The Age of Chivalry eBook

Thomas Bulfinch
This eBook from the Gutenberg Project consists of approximately 436 pages of information about The Age of Chivalry.
kneeled down and yielded him up his sword; and Sir Tristram kneeled down and yielded him up his sword; and so either gave other the degree.  And then they both went to the stone, and sat them down upon it and took off their helms and each kissed the other a hundred times.  And then anon they rode toward Camelot, and on the way they met with Sir Gawain and Sir Gaheris, that had made promise to Arthur never to come again to the court till they had brought Sir Tristram with them.

“Return again,” said Sir Launcelot, “for your quest is done; for I have met with Sir Tristram.  Lo, here he is in his own person.”  Then was Sir Gawain glad, and said to Sir Tristram, “Ye are welcome.”  With this came King Arthur, and when he wist there was Sir Tristram, he ran unto him, and took him by the hand, and said, “Sir Tristram, ye are as welcome as any knight that ever came to this court.”  Then Sir Tristram told the king how he came thither for to have had to do with Sir Palamedes, and how he had rescued him from Sir Breuse sans Pitie and the nine knights.  Then King Arthur took Sir Tristram by the hand, and went to the Table Round, and Queen Guenever came, and many ladies with her, and all the ladies said with one voice, “Welcome, Sir Tristram.”  “Welcome,” said the knights.  “Welcome,” said Arthur, “for one of the best of knights, and the gentlest of the world, and the man of most worship; for of all manner of hunting thou bearest the prize, and of all measures of blowing thou art the beginning, and of all the terms of hunting and hawking ye are the inventor, and of all instruments of music ye are the best skilled; therefore, gentle knight,” said Arthur, “ye are welcome to this court.”  And then King Arthur made Sir Tristram knight of the Table Round with great nobley and feasting as can be thought.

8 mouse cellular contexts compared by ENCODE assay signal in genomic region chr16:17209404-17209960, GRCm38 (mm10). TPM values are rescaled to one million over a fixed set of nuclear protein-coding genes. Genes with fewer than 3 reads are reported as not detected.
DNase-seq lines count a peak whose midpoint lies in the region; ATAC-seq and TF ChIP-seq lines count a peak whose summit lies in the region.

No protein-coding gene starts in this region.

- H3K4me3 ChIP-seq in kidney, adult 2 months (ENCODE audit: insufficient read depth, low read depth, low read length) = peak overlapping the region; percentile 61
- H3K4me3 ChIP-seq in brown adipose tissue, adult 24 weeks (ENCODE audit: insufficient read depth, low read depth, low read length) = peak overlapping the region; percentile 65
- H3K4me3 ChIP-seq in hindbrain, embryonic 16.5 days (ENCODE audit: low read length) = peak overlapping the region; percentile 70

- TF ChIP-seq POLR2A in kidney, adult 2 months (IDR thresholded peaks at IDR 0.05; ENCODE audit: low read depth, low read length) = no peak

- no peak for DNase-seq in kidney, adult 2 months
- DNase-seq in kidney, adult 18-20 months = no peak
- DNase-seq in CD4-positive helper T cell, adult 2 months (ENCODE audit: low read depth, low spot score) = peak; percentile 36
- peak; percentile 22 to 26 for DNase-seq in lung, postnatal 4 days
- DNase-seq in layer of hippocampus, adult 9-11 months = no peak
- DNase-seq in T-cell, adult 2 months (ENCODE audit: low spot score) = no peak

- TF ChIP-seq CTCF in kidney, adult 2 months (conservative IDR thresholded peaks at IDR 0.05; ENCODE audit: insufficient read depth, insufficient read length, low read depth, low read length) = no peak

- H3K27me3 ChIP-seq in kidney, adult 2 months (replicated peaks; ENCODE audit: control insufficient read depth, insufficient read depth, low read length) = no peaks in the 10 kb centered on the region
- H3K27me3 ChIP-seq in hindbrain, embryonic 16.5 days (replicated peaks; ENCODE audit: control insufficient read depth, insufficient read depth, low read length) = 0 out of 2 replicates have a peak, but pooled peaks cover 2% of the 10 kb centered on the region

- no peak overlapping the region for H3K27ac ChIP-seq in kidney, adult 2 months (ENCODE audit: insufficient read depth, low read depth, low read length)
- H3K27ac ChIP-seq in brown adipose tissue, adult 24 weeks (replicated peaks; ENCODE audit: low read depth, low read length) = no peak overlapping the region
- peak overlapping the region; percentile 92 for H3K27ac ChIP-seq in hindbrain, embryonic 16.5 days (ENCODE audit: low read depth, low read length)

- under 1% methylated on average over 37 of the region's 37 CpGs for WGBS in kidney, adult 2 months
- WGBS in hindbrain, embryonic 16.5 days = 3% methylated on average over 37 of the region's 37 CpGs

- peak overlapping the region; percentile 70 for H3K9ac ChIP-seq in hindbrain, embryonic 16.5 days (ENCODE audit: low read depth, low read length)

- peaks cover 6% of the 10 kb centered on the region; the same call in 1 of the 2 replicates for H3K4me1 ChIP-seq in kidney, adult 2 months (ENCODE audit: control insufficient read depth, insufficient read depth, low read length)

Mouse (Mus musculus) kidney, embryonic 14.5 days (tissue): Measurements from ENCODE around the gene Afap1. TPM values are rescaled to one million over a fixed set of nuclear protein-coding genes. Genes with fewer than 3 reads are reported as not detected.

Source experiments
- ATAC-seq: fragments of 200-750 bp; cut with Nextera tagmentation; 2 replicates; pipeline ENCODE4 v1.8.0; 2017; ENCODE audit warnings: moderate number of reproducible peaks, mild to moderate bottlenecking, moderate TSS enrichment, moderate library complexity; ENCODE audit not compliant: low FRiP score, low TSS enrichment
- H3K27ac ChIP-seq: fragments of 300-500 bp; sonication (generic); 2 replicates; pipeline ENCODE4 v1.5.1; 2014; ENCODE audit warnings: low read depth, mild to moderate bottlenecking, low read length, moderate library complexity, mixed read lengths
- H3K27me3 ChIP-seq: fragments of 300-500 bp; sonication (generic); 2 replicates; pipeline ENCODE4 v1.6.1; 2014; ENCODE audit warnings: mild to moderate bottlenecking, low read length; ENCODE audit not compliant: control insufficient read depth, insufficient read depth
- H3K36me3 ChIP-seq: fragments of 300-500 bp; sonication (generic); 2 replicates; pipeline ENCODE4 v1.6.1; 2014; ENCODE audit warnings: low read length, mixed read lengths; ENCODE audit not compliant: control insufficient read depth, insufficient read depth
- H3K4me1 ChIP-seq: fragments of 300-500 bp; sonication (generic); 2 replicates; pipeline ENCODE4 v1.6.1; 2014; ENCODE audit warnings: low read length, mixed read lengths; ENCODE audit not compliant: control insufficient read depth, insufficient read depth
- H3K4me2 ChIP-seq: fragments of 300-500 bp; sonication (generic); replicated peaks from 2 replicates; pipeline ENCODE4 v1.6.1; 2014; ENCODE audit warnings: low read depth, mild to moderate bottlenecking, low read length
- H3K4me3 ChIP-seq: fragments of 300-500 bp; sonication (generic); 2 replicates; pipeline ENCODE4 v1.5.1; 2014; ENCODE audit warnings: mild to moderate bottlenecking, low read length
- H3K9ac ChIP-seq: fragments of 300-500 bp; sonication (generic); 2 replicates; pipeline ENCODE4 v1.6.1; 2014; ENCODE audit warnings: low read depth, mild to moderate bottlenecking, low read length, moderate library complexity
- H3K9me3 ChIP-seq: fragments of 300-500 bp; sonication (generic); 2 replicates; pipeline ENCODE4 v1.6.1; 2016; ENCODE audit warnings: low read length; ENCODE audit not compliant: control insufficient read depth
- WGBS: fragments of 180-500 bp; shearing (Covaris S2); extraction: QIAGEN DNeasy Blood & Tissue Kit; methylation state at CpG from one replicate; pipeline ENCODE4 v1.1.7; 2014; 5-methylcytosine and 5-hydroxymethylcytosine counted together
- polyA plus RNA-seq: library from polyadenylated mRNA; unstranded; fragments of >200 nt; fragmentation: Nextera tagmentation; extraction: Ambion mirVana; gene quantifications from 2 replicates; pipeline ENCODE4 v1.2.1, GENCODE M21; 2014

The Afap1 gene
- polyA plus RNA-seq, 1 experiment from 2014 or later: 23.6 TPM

Tristram is often alluded to by the Romancers as the great authority and model in all matters relating to the chase.  In the “Faery Queene,” Tristram, in answer to the inquiries of Sir Calidore, informs him of his name and parentage, and concludes: 

    “All which my days I have not lewdly spent,
    Nor spilt the blossom of my tender years
    In idlesse; but, as was convenient,
    Have trained been with many noble feres
    In gentle thewes, and such like seemly leers;
    ’Mongst which my most delight hath always been
    To hunt the salvage chace, amongst my peers,
    Of all that rangeth in the forest green,
    Of which none is to me unknown that yet was seen.

    “Ne is there hawk which mantleth on her perch,
    Whether high towering or accosting low,
    But I the measure of her flight do search,
    And all her prey, and all her diet know. 
    Such be our joys, which in these forests grow.”

[Footnote:  Feres, companions; thewes, labors; leers, learning.]


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The Age of Chivalry from Project Gutenberg. Public domain.
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